All the medically significant species of Neisseria are positive for both catalase and oxidase. Different Neisseria species can be identified by the sets of sugars from which they will produce acid. For example, N. gonorrhoeae makes acid from only glucose, but N. meningitidis produces acid from both glucose and maltose.

Polysaccharide capsule. N. meningitidis has a polysaccharide capsule that surrounds the outer membrane of the bacterium and protects against soluble immune effector mechanisms within the serum. It is considered to be an essential virulence factor for the bacteria.[6] N. gonorrhoeae possesses no such capsule.

Unlike most other Gram-negative bacteria, which possess lipopolysaccharide (LPS), both pathogenic and commensal species of Neisseria have a lipooligosaccharide (LOS) which consists of a core polysaccharide and lipid A. It functions as an endotoxin, protects against antimicrobial peptides, and adheres to the asialoglycoprotein receptor on urethral epithelium. LOS is highly stimulatory to the human immune system. LOS sialylation (by the enzyme Lst) prevents phagocytosis by neutrophils and complement deposition. LOS modification by phosphoethanolamine (by the enzyme LptA) provides resistance to antimicrobial peptides and complement. Strains of the same species have the ability to produce different LOS glycoforms.[7]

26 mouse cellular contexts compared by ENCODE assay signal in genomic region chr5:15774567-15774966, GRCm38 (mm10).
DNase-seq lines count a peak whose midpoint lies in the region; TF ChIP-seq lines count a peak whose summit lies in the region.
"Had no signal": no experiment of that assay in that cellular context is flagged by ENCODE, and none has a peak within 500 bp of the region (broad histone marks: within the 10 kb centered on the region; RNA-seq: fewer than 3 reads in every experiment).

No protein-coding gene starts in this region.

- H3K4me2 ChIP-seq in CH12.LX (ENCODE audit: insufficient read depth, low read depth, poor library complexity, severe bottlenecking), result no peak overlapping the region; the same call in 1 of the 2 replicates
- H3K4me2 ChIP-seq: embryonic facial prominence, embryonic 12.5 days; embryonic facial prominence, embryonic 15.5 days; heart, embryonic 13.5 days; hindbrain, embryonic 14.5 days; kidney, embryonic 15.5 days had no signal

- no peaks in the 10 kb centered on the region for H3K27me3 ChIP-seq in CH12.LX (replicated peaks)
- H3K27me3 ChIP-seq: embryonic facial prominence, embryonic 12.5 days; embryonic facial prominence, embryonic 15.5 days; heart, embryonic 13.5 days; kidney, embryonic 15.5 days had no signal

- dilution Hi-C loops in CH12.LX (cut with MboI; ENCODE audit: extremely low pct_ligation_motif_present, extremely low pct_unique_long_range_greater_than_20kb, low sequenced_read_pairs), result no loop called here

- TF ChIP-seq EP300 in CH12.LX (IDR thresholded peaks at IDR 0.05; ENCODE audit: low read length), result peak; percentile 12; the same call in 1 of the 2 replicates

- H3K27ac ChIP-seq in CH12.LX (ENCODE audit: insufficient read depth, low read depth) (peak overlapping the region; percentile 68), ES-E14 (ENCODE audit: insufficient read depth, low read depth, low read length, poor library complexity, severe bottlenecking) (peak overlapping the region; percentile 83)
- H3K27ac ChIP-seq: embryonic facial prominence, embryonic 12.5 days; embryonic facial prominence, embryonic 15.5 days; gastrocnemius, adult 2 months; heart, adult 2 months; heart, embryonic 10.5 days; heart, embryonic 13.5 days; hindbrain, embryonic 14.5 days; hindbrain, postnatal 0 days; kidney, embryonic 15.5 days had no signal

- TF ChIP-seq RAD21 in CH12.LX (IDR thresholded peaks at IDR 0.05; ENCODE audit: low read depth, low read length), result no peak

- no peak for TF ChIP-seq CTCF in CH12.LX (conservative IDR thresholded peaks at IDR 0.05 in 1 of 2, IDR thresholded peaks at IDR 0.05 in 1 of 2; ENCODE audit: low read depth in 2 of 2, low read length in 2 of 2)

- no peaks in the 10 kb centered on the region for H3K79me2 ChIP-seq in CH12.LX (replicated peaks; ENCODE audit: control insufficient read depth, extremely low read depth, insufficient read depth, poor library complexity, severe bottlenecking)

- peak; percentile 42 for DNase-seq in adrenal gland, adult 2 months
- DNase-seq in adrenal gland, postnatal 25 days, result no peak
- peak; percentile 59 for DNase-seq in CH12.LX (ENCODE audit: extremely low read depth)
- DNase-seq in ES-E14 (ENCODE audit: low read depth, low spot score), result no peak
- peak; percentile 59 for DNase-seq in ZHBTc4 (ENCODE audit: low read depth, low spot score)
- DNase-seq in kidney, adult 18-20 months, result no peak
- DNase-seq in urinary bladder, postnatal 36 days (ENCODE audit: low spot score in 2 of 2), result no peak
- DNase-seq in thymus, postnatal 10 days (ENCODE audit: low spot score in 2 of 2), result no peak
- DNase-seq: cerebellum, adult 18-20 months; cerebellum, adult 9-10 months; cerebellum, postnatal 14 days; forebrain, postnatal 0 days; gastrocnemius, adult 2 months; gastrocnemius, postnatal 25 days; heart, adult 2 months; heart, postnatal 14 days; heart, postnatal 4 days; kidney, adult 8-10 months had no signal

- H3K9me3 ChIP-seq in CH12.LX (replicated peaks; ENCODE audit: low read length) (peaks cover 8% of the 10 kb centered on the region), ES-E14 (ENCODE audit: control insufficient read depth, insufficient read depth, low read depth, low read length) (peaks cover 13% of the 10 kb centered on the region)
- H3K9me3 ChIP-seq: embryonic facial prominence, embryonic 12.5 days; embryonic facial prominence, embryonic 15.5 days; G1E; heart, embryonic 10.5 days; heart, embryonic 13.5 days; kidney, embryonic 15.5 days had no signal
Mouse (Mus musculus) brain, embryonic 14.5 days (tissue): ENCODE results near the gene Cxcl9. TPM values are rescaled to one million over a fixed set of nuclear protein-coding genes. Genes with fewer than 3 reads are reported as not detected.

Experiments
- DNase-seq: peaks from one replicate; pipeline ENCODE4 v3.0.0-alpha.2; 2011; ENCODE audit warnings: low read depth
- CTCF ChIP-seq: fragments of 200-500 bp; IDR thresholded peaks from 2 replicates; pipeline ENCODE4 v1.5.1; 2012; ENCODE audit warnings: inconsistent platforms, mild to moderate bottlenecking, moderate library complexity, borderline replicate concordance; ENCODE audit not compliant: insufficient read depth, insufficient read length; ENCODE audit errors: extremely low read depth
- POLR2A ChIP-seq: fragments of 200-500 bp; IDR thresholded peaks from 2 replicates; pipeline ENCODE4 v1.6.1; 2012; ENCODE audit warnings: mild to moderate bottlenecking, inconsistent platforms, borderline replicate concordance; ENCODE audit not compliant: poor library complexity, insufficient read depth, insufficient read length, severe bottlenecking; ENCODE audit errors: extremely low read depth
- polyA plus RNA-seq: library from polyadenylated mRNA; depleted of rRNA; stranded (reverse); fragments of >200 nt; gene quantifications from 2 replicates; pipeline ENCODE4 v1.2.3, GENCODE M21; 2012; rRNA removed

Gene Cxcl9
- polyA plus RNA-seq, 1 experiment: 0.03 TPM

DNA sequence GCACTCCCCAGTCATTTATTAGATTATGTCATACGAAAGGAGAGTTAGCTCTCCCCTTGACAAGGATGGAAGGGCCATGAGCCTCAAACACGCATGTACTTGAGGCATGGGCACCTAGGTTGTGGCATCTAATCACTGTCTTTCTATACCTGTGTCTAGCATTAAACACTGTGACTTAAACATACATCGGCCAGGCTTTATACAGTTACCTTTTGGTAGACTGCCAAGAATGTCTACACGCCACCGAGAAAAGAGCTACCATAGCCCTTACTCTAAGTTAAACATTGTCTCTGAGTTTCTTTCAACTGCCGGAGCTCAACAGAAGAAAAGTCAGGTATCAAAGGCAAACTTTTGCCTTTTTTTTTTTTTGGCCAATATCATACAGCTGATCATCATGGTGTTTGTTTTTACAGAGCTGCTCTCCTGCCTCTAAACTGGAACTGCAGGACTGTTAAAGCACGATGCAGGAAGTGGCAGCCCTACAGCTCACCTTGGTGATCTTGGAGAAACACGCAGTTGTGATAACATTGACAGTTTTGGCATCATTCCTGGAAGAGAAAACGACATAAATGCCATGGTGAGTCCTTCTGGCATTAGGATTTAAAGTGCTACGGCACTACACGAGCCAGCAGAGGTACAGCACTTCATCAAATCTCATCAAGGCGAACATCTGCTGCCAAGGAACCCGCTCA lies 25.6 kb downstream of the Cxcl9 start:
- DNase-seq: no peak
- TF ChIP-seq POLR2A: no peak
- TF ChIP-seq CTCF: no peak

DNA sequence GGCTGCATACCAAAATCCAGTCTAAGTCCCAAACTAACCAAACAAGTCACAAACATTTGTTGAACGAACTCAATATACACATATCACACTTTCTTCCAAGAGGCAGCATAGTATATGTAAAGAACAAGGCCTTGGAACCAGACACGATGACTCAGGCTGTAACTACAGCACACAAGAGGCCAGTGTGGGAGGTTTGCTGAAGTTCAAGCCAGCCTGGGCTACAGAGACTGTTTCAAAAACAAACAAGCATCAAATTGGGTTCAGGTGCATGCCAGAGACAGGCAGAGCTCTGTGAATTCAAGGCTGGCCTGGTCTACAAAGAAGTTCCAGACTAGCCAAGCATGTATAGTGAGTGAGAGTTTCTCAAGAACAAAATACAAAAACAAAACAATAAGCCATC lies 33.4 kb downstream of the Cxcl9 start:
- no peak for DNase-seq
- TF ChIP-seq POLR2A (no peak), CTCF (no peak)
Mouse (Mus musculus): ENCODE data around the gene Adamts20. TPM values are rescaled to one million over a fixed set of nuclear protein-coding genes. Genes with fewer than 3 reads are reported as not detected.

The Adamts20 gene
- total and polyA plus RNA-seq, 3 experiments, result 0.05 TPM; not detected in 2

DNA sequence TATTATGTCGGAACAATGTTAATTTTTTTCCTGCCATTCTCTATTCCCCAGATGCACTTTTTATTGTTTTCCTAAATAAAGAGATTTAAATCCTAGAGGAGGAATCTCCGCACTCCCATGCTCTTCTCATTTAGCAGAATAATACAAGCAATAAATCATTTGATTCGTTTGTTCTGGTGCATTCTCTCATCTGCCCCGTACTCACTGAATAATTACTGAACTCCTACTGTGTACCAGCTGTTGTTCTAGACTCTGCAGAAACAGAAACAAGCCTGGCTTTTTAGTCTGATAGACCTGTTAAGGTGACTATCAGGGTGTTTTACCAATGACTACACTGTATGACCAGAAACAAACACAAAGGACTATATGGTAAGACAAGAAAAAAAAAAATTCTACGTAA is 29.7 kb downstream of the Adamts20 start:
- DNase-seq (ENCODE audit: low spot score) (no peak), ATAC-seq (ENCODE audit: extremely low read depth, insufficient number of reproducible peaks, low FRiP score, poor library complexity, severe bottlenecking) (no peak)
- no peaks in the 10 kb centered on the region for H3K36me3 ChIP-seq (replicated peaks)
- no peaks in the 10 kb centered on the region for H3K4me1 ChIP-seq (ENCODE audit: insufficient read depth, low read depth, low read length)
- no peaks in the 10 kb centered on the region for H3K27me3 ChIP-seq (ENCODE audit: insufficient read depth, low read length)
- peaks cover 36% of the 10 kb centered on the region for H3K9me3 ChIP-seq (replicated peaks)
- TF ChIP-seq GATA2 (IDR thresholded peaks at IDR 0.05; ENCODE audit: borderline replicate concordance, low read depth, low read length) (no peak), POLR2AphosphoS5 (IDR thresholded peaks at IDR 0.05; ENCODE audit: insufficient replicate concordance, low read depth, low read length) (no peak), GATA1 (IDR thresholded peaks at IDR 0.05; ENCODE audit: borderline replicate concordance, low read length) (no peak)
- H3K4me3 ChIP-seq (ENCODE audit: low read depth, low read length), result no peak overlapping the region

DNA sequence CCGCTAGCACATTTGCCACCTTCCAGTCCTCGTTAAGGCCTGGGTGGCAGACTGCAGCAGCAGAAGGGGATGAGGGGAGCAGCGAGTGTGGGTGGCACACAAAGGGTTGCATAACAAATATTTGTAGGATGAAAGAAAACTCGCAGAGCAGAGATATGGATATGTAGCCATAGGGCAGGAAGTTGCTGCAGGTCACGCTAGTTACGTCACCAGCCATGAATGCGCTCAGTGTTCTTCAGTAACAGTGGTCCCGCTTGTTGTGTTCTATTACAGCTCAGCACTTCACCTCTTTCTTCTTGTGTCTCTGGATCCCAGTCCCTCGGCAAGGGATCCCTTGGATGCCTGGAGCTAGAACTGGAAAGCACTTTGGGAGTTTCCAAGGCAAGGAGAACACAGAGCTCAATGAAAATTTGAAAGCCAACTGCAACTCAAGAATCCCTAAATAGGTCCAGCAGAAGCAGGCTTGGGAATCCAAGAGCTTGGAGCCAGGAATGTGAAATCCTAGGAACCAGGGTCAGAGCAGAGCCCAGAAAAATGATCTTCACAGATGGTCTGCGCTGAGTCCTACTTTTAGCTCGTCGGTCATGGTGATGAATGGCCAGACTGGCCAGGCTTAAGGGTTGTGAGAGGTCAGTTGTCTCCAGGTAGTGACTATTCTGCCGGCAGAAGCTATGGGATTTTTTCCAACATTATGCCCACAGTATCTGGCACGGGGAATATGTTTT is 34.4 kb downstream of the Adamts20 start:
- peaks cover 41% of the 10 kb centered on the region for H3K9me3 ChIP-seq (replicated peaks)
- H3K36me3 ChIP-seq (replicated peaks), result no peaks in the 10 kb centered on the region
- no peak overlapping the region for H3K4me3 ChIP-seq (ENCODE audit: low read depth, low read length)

The genus Neisseria is named after the German bacteriologist Albert Neisser, who in 1879 discovered its first example, Neisseria gonorrhoeae, the pathogen which causes the human disease gonorrhea. Neisser also co-discovered the pathogen that causes leprosy, Mycobacterium leprae. These discoveries were made possible by the development of new staining techniques which he helped to develop.